Passpoint vs. OpenRoaming: What's the Difference?

Implementing Passpoint or OpenRoaming, or a combination of both, is the best method of enabling roaming for your users.

There have been rapid advancements in Wi-Fi infrastructure in recent years, and keeping up has been difficult. This technology makes sure a strong, stable connection is maintained even when the user is on the go because it seamlessly switches between available Wi-Fi networks.

Two solutions have emerged as the frontrunners and are likely to see widespread adoption: OpenRoaming and Passpoint. Although they seem similar at first glance, there's more to them than meets the eye. Here are the similarities and differences between Passpoint and OpenRoaming.

To begin with, both of these protocols are based on the 802.11u standard. Basically, there is no such thing as a discrete application or program that runs on your computer, but rather a set of guidelines or specifications that allow different networks to communicate and work together.

Given that both technologies are industry standards, there is some overlap in their deployment, functionality, and end-user experience.


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Passpoint was developed by the Wi-Fi Alliance (WFA) to allow users to roam between wireless networks as they move around a campus or city by constantly switching to stronger, closer networks to avoid service disruptions. It is typically used when transitioning from cellular data to Wi-Fi, a process that relies less on the former.

 Mobile devices typically come configured for Passpoint support. There are several large service providers with interoperability agreements, allowing their customers to roam on partner networks, thereby expanding the range of Wi-Fi networks they have access to and reducing the number of devices the cell towers are required to support.

As a result of the second Passpoint release (r2), great strides have been made on the user onboarding process. Using online sign-up (OSU) and remediation servers made it easy for users to enroll themselves and even troubleshoot any sign-up problems that occurred.



In the beginning of 2020, the Wireless Broadband Alliance (WBA) took over development of OpenRoaming from Cisco. It is because the WBA and WFA contributed to the development of the OpenRoaming standards (mostly Wi-Fi CERTIFIED Passpoint and Wireless Roaming Intermediary Exchange, or WRIX), that OpenRoaming has many similarities to Passpoint implementations.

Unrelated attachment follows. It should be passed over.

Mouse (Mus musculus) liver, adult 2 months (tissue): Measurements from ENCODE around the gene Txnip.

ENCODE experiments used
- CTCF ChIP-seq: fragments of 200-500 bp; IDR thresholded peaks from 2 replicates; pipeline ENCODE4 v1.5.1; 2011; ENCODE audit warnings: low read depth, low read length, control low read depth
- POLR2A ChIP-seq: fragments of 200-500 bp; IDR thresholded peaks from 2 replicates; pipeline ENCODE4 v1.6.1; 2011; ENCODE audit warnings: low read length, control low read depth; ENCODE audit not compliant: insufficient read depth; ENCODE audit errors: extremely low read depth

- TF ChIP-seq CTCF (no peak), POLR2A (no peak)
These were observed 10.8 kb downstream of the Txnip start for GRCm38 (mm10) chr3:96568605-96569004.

OpenRoaming targets a wider geographical area, whereas Passpoint focuses on local roaming. Rather than connecting to local networks, OpenRoaming uses federated directories to authenticate users.



Do OpenRoaming and Passpoint work together?

The OpenRoaming standard adheres to Passpoint specifications, so they will be compatible in most, if not all, cases. Passpoint is actually designed for use in conjunction with OpenRoaming.

Despite the fact that OpenRoaming can be used in a limited capacity in the absence of Passpoint, it is more or less developed upon the first release of Passpoint (r1) and works better when used within the same ecosystem.

Recent integrations from OpenRoaming have expanded the capabilities of Passpoint (r3).


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As our world becomes more globalized, demand for seamless roaming will only increase. Access to the Internet is essential no matter where you are, whether you are travelling from one airport to another, going from your office to a restaurant, or simply crossing campus.

Implementing Passpoint or OpenRoaming, or a combination of both, is the best method of enabling roaming for your users. Furthermore, if your existing network already utilizes WPA2-Enterprise and certificate-based authentication, you can easily implement this.



IronWiFi is an active member of Wireless Broadband Alliance, meeting requirements of
ISO27001:2013, GDPR, CCPA, and OpenRoaming HUB and Identity Provider.



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